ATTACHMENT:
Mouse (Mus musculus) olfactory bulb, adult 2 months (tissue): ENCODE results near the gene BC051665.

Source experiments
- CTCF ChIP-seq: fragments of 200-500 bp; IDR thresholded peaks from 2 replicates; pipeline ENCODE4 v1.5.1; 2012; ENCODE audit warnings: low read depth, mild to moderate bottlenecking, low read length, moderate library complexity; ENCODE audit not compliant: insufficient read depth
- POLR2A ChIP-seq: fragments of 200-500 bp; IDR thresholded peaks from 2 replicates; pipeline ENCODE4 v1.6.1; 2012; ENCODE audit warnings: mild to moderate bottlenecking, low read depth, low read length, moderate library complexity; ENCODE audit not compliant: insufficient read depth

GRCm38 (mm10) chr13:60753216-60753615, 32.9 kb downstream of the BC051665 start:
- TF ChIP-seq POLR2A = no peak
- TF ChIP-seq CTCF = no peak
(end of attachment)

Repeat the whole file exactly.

Mouse (Mus musculus) olfactory bulb, adult 2 months (tissue): ENCODE results near the gene BC051665.

Source experiments
- CTCF ChIP-seq: fragments of 200-500 bp; IDR thresholded peaks from 2 replicates; pipeline ENCODE4 v1.5.1; 2012; ENCODE audit warnings: low read depth, mild to moderate bottlenecking, low read length, moderate library complexity; ENCODE audit not compliant: insufficient read depth
- POLR2A ChIP-seq: fragments of 200-500 bp; IDR thresholded peaks from 2 replicates; pipeline ENCODE4 v1.6.1; 2012; ENCODE audit warnings: mild to moderate bottlenecking, low read depth, low read length, moderate library complexity; ENCODE audit not compliant: insufficient read depth

GRCm38 (mm10) chr13:60753216-60753615, 32.9 kb downstream of the BC051665 start:
- TF ChIP-seq POLR2A = no peak
- TF ChIP-seq CTCF = no peak